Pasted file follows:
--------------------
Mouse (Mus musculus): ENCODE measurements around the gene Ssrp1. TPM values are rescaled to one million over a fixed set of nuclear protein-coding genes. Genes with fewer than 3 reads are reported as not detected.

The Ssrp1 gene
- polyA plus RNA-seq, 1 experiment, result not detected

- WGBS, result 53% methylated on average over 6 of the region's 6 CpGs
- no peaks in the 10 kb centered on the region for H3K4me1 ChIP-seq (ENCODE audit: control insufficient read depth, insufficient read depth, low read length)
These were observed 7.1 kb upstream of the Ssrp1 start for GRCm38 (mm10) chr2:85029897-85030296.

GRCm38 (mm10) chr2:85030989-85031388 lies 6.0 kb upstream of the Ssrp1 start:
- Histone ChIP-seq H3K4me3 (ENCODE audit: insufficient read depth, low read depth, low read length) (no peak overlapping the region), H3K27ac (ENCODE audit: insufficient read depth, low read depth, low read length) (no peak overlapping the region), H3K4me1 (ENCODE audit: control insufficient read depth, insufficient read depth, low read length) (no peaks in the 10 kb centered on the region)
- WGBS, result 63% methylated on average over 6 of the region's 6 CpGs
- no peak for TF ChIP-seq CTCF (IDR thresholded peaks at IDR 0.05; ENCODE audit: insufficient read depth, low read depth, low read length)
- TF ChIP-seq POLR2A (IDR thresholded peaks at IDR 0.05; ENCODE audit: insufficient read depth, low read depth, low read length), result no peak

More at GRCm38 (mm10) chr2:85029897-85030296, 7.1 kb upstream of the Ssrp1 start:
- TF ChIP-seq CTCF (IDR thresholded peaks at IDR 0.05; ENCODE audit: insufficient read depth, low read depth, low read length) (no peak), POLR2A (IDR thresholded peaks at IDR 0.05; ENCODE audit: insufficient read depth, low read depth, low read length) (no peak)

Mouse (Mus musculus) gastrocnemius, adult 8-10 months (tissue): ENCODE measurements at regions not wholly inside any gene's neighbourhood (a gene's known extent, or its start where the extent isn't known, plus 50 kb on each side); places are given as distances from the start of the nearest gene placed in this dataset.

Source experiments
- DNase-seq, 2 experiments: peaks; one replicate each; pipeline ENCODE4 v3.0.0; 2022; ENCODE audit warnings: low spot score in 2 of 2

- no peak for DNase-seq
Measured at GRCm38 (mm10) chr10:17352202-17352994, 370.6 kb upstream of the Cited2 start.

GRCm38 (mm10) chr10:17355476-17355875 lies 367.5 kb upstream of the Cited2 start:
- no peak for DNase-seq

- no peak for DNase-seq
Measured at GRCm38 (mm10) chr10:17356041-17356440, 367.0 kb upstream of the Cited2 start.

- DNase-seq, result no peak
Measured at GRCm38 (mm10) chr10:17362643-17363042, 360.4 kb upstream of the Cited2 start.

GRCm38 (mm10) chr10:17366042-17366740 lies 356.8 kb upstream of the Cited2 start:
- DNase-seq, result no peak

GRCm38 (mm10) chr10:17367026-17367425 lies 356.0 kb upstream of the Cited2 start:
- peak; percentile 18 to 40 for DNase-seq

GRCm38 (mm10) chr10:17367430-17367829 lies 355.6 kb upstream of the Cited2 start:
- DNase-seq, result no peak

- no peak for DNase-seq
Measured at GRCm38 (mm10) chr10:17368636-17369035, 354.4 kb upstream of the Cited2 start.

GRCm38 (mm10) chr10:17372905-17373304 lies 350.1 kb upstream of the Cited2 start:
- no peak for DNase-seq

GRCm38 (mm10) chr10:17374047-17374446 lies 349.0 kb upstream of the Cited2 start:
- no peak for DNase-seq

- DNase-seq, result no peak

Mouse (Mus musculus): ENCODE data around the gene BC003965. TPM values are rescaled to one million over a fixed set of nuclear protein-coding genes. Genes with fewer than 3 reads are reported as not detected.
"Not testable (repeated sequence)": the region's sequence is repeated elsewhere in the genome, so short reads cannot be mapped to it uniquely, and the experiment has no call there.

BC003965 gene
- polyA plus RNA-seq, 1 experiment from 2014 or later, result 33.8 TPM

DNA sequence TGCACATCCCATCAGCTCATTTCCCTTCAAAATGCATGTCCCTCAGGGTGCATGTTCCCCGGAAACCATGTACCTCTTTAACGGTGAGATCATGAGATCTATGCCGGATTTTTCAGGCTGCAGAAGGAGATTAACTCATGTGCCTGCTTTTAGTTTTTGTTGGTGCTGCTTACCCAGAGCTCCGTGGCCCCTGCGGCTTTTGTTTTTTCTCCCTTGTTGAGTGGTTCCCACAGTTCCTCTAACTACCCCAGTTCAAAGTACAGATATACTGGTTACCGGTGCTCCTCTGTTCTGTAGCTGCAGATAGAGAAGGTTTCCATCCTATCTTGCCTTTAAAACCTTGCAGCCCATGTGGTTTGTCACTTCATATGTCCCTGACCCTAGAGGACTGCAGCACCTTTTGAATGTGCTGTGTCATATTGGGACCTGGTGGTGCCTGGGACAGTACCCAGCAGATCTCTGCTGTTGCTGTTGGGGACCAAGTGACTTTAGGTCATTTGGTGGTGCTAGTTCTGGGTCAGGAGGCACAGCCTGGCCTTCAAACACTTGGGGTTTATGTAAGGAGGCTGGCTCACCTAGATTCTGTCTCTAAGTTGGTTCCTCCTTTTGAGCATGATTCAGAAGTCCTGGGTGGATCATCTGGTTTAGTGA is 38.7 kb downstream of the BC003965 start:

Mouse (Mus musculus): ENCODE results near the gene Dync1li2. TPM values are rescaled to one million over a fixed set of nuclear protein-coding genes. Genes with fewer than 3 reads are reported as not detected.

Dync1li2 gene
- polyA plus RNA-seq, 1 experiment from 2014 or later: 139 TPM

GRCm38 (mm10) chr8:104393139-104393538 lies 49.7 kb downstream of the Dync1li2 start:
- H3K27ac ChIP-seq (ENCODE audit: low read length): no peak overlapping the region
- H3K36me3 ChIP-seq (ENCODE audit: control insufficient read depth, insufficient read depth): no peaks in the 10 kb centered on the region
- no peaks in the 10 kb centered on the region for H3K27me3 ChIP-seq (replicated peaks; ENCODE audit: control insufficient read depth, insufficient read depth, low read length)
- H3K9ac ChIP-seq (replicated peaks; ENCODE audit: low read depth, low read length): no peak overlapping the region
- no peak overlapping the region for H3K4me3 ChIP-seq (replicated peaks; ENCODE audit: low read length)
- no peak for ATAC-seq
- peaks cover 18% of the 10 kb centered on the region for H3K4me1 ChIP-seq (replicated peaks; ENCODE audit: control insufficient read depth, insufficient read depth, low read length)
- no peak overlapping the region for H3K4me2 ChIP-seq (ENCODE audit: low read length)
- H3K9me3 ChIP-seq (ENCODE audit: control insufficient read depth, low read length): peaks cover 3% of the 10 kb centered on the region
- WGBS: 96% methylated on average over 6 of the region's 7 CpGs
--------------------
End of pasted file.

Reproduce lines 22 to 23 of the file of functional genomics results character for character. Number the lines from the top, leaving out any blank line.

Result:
Measured at GRCm38 (mm10) chr10:17356041-17356440, 367.0 kb upstream of the Cited2 start.

- DNase-seq, result no peak